That experience opened up a new understanding for me: people of color exist and they have issues that are different from mine. People of privilege exist and I am in that group. My parents were careful to make sure that we saw the poverty in Peru and it has stayed with me as I’ve journeyed through life. It was with me as I saw poverty in Georgia. I was out of the Ring area the entire time I was there and spent most of my time in Commerce.

    I hope things have changed but when I was there the prejudice was sickening to me. I’d have to deal with companions that would ask young children “do you dance” and each time I’d hear this asked I’d just want to die another death and I’d try to let the parents know that I was ashamed of being in the room at that moment. Based on that kind of behavior I’m amazed anyone of color ever was converted.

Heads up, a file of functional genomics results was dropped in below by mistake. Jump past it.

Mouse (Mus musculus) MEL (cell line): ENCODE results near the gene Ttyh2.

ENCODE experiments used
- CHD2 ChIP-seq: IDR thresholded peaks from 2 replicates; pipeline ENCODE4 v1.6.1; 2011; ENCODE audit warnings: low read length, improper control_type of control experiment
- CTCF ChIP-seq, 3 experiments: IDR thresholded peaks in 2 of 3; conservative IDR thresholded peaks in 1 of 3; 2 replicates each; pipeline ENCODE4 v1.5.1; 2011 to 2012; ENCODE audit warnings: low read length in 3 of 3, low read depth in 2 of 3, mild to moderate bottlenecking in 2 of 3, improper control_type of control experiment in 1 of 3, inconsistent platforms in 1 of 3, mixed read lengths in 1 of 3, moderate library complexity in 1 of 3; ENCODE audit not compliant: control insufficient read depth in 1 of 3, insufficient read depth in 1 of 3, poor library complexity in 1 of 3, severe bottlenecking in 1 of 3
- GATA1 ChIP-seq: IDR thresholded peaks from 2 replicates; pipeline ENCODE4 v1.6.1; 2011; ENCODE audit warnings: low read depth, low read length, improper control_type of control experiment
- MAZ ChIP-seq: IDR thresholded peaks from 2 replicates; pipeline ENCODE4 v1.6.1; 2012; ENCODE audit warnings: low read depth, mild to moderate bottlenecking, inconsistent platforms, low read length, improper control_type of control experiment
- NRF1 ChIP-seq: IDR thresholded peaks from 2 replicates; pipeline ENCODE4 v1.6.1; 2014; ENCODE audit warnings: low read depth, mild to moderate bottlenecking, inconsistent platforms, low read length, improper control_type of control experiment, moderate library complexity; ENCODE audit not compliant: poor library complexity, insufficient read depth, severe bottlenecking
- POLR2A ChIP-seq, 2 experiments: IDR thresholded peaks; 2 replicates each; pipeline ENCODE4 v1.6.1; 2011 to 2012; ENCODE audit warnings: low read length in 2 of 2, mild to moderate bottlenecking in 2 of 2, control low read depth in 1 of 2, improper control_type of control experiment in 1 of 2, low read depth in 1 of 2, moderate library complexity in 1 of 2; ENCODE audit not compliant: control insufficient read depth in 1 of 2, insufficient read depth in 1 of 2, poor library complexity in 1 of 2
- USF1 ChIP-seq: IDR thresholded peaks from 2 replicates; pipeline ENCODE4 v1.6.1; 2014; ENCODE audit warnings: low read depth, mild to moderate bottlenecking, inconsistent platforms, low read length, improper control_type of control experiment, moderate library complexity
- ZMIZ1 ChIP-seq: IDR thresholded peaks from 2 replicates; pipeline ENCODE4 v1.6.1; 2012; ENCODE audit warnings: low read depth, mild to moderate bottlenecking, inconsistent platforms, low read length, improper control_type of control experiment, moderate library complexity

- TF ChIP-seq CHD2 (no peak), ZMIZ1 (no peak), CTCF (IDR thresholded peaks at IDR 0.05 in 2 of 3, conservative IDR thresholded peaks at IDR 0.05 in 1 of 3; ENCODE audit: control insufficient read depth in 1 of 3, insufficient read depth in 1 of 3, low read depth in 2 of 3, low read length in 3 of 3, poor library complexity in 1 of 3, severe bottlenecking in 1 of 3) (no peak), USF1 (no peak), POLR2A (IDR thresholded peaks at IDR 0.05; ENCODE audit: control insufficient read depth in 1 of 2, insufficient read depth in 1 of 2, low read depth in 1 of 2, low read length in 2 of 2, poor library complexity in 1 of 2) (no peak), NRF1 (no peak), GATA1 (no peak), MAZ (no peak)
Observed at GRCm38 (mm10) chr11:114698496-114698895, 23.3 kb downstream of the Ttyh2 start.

My SIL is Latina and I am all too aware of how she has tried to teach her children about who they are. I am so thankful that she has done that and that she was willing to let me into the pain her family suffered while growing up. She was open with me in saying that letting me into that side of her life was a choice and not an easy one. For a person of non-color (WHITE) to ask is one thing but for a person of color to feel safe enough to let you in is a statement that you are allowed to journey and you’d better honor that journey. I’ve tried to do that with each person of color I’ve encountered. I find it to be a work in progress.